The Journal of thoracic and cardiovascular surgery 11/2008; 136(4):1044-53. DOI:10.1016/j.jtcvs.2007.12.067 · 4.17 Impact Factor
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    ABSTRACT: We investigated whether targeted cleavage of PAI-1 mRNA might prevent post-angioplasty neointima formation in diabetic JCR:LA-cp/cp rats with naturally elevated PAI-1 levels. Catalytic DNA enzymes targeting rat PAI-1 mRNA (PAI-1 DNA enzyme, n = 12) or a random sequence as control (scrambled DNA enzyme, n = 12) were infused at the site of arterial damage. Control animals demonstrated prominent PAI-1 protein expression in the arterial endothelium at 48 hours, and robust neointimal proliferation by two weeks, with 60 +/- 10% mean occlusion of the artery lumen. The neointimal lesion consisted of dense fibrin deposition and numerous proliferating smooth muscle cells, as determined by dual alpha-smooth muscle actin/Ki67 expression. Treatment with PAI-1 DNA enzyme resulted in marked early (48 hour) reduction of endothelial PAI-1 protein expression, which persisted for the next two weeks as well as a two fold reduction of expression of PAI-1 mRNA by RT-PCR at the same time point, (P < 0.05). By two weeks, PAI-1 DNA enzyme treated animals demonstrated significantly reduced levels of fibrin deposition and 5-fold lower levels of proliferating smooth muscle cells at the site of arterial injury compared to controls (P < 0.01), and a 2-fold lower neointima/media ratio (0.67 +/- 0.11 vs 1.39 +/- 0.12) (P < 0.05). Treatment with a catalytic PAI-1 DNA enzyme successfully prevents neointimal proliferation after balloon injury in diabetic animals.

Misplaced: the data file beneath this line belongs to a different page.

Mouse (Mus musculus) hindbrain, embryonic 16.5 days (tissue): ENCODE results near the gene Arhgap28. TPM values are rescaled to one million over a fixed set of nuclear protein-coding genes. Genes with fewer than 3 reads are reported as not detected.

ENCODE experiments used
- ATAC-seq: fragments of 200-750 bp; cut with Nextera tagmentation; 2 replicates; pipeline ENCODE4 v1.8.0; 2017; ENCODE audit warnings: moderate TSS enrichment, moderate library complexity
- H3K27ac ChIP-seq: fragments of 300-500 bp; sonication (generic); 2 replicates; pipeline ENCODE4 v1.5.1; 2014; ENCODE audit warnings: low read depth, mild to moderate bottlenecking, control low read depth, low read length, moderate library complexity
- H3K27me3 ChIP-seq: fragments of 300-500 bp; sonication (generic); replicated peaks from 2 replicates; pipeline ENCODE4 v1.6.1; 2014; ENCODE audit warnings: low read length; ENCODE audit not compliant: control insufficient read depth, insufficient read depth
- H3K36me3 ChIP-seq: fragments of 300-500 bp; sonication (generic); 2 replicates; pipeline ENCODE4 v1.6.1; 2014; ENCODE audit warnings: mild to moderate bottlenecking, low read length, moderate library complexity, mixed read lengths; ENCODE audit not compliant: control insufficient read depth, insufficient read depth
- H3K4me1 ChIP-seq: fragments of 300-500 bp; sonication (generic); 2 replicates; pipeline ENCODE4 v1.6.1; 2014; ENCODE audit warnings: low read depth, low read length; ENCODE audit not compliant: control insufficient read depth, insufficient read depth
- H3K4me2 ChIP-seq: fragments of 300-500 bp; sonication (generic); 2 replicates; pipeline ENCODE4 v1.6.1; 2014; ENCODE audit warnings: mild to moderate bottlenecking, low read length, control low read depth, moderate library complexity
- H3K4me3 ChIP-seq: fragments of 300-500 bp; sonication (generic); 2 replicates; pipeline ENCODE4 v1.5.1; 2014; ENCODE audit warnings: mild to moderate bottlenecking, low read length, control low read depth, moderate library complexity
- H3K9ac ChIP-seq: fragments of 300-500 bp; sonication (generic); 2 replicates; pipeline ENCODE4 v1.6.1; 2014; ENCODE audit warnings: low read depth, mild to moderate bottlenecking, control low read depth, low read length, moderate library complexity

Journal of Cardiovascular Pharmacology 12/2007; 50(6):633-40. DOI:10.1097/FJC.0b013e318150d6b3 · 2.14 Impact Factor
  • Hugo P Sondermeijer · Eric C.J. Claas · Jurgen M Orendi · Jouke T Tamsma ·
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    ABSTRACT: We describe the case of a 45-year-old man with mitral and aortic prosthetic valve replacement who presented with symptoms of subacute bacterial endocarditis. Bartonella quintana was grown from blood after prolonged culture. The course of the disease was complicated by splenic infarction, glomerulonephritis resulting in progressive renal insufficiency, and cerebroventricular hemorrhage. Notably, cardiac ultrasonography showed no extensive vegetations but a strand-like lesion. Culture-positive B. quintana prosthetic valve endocarditis in a formerly healthy subject represents a newly observed entity. It should be added to the differential diagnosis of prosthetic valve endocarditis, especially when it presents with features suggesting subacute bacterial endocarditis.